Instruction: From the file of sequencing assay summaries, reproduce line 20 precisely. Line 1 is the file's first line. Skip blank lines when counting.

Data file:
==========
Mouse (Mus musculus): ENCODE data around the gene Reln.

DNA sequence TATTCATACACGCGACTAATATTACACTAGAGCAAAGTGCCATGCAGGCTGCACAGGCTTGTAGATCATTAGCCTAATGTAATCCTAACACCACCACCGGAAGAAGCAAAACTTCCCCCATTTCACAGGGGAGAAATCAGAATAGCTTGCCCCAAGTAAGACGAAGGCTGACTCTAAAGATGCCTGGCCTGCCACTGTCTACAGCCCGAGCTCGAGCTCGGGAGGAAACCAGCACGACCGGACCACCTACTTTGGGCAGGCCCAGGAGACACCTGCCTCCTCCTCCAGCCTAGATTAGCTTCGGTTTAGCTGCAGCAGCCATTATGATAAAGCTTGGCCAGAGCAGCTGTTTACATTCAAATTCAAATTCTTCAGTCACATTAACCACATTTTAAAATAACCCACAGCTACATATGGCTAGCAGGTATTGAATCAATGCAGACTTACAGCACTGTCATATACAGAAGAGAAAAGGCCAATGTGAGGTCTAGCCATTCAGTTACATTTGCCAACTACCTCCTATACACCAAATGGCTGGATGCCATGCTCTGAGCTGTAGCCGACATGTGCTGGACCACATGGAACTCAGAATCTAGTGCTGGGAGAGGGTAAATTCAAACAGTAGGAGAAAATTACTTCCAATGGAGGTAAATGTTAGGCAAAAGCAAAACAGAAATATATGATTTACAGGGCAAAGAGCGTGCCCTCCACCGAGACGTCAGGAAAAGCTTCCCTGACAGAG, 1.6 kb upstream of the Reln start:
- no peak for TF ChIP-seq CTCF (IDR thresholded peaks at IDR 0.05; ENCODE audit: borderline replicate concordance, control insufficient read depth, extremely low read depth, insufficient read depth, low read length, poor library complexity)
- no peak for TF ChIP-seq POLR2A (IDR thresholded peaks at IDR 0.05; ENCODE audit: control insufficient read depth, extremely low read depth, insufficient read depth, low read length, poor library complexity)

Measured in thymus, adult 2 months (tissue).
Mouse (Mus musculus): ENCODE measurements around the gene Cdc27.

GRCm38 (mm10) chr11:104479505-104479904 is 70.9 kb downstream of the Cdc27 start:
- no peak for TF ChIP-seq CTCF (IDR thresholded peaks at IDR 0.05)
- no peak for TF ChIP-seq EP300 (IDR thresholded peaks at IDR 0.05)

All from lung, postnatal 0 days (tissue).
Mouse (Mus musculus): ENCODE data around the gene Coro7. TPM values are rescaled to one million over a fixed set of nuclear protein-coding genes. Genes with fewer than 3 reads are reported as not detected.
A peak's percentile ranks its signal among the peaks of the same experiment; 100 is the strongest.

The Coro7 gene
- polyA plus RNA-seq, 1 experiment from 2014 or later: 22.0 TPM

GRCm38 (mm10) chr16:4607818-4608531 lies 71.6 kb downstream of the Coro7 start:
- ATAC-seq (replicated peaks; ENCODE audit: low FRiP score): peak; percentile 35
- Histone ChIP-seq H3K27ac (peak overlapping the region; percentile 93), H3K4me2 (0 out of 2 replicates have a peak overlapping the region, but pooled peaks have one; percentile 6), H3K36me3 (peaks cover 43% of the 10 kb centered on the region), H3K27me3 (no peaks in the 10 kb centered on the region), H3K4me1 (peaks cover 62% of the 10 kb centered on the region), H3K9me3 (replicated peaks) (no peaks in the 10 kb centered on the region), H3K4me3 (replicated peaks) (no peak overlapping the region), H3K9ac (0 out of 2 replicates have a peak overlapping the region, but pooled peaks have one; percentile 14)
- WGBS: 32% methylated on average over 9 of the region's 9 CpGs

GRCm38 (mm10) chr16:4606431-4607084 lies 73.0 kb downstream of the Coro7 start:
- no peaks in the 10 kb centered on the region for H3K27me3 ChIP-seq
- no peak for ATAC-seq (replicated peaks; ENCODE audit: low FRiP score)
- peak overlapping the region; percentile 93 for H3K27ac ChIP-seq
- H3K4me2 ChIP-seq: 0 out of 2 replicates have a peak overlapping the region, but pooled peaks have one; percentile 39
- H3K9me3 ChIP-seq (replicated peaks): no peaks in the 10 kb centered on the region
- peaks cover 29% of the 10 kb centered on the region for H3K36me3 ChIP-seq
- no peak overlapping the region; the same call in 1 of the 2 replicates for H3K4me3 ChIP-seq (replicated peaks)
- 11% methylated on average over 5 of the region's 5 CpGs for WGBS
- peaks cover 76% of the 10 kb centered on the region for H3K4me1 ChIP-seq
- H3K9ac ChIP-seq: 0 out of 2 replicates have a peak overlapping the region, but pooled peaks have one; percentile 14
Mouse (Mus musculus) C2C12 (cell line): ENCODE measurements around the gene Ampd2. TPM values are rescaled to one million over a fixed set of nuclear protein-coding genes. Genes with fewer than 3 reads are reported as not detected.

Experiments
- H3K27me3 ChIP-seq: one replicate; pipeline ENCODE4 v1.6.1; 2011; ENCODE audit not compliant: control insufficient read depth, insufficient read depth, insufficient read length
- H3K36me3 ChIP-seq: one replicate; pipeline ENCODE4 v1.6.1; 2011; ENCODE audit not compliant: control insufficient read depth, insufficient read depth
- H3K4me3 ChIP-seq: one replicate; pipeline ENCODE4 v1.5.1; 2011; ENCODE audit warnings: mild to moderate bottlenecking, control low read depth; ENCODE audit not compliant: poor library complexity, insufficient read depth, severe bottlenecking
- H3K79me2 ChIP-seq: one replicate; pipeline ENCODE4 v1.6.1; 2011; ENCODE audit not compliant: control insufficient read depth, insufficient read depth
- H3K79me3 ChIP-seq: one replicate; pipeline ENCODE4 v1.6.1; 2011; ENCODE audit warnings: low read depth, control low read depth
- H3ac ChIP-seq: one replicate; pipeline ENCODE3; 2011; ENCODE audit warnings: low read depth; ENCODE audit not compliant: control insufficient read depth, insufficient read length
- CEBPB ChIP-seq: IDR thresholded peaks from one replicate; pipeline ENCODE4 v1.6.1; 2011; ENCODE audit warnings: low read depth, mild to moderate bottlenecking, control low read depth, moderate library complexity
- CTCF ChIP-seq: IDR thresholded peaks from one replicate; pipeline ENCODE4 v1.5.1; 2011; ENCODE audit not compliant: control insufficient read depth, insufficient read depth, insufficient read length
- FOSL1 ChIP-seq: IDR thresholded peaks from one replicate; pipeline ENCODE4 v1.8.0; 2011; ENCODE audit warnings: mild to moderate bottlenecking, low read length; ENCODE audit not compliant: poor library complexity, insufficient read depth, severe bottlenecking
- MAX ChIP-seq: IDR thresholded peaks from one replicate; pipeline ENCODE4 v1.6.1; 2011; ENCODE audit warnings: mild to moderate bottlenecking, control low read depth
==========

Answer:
- no peaks in the 10 kb centered on the region for H3K27me3 ChIP-seq